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updated 17-Jul-09

Matthew T. Harrison

Ph.D. Dissertation

Ph.D. Dissertation

M. Harrison. (2005) "Discovering compositional structures." Ph.D. Dissertation, Brown University.


Compositionality is an important aspect of human cognition, perhaps responsible for the remarkably fast visual learning demonstrated by humans and other animals.  Hierarchical representations with reusable parts that increase in selectivity and invariance are a particularly compelling framework for compositional vision.  In the first part of this thesis we experiment with learning such representations from data.  In the second part we focus on statistical methods that might be useful for investigating how the brain implements compositionality.

Part 1. In Chapter 2 we describe an iterative, unsupervised learning heuristic that can create large, hierarchical, probabilistic graphical models.  Barlow's notion of suspicious coincidence detection arises quite naturally from this heuristic.  In Chapter 3 we experiment with  incorporating spatial dependencies into the model using natural images.  This creates hierarchies of increasing selectivity, but not invariance.  In Chapter 4 we experiment with incorporating temporal dependencies into the model using natural video.  This creates hierarchies of increasing invariance, but not selectivity.  In Chapter 5 we discuss issues like the binding problem that are likely to arise when we combine the two approaches.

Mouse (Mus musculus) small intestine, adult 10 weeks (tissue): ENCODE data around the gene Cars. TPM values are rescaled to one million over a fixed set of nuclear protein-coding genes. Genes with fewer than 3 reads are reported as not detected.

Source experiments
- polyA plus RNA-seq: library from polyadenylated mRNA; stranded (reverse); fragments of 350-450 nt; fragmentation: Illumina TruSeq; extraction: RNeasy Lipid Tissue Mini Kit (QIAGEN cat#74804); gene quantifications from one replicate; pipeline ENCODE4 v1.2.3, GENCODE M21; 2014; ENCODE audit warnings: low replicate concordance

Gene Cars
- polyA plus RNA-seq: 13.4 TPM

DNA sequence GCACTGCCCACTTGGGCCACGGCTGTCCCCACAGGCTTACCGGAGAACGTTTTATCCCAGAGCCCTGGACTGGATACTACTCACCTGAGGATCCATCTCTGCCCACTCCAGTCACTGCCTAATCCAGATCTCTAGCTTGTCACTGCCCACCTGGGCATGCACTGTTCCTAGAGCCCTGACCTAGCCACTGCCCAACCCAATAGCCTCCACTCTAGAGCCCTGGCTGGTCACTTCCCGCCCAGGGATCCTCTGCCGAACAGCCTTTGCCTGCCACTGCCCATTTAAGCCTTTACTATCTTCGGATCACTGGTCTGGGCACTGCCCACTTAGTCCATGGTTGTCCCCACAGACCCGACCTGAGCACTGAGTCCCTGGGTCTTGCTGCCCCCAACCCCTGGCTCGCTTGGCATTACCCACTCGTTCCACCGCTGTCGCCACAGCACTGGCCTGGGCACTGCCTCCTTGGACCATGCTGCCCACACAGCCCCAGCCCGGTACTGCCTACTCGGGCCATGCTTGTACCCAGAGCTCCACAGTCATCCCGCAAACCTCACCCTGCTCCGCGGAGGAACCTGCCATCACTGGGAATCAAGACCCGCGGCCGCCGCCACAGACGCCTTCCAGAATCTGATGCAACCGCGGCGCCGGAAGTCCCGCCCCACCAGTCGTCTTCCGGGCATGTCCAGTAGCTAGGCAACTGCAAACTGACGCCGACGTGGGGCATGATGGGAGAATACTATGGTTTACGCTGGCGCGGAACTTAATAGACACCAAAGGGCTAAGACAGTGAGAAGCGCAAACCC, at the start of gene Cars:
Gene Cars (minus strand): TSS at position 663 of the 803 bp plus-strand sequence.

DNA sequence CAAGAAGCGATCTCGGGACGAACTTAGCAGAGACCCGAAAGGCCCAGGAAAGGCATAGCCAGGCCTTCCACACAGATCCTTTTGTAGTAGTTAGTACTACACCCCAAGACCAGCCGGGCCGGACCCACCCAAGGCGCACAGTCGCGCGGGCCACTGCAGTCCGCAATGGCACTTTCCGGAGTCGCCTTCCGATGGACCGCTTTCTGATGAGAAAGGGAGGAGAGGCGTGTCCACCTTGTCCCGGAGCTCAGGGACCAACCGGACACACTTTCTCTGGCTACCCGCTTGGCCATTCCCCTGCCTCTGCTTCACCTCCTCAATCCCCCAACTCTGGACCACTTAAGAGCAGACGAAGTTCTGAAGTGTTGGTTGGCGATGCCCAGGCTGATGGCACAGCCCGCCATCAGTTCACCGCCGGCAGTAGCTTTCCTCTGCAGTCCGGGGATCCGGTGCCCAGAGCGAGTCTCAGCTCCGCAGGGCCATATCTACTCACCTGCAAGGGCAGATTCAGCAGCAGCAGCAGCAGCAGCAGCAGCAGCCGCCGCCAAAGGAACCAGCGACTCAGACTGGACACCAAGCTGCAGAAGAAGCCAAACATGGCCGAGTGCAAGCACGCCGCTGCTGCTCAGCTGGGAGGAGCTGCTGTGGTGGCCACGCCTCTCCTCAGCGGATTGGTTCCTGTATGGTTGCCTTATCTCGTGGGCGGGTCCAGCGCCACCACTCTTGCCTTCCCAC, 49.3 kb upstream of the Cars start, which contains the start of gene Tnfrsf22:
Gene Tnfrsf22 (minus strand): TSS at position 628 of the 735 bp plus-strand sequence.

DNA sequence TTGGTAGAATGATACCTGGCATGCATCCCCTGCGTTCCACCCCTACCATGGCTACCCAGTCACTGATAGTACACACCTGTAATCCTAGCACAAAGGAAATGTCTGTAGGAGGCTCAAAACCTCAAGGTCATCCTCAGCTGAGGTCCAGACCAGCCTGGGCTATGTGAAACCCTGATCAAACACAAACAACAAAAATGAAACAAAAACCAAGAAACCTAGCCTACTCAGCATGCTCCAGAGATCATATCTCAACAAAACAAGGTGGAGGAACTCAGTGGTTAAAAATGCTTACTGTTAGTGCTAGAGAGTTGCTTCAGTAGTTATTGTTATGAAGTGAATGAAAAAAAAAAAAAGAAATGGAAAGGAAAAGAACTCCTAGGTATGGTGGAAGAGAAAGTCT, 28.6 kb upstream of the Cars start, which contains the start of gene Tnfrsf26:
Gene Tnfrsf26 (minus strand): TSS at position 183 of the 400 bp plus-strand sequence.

Part 2.  In Chapter 6 we illustrate how natural image statistics can, in principle, facilitate agnostic methods for modeling the receptive fields of visual neurons.  The only experiments are with simulated data.  In Chapter 7 we describe a large class of statistical methods called jitter methods which are useful for analyzing the timescale of neural spike trains.  These methods control for slow rate variations and also for certain spike history effects, like refractory periods and bursting.  They can be used for hypothesis testing or for creating rate- and history-controlled measures of neural synchrony.  We present some limited results on actual neural data, mostly for illustrative purposes.  Chapter 8 concludes both parts of the thesis and briefly describes some future work.


The whole thing.  205 pages.  2.6 MB.

Contents.  7 pages.  63 KB.

Chapter 1.  7 pages.  159 KB.  Introduction.

Part 1.  105 pages.  967 KB.  This includes the contents, the intro (Ch. 1), the vision parts (Ch. 2-5), and the conclusion (Ch. 8).
     Chapter 2.  16 pages.  213 KB.
     Chapter 3.  35 pages.  388 KB.  (This is basically an older tech report that has been circulated as Harrison & Geman, 2003, in progress.)
     Chapter 4.  38 pages.  651 KB. 
     Chapter 5.  5 pages.  102 KB.

Part 2.  110 pages.  1.8 MB.  This includes the contents, the intro (Ch. 1), the neuroscience parts (Ch 6-7), and the conclusion (Ch. 8).
     Chapter 6.  20 pages.  1.1 MB.  (This is the tech report Harrison, Geman & Bienenstock. Using statistics ... 2004.)
     Chapter 7.  77 pages.  812 KB.

Chapter 8.  2 pages.  42 KB.  Conclusion.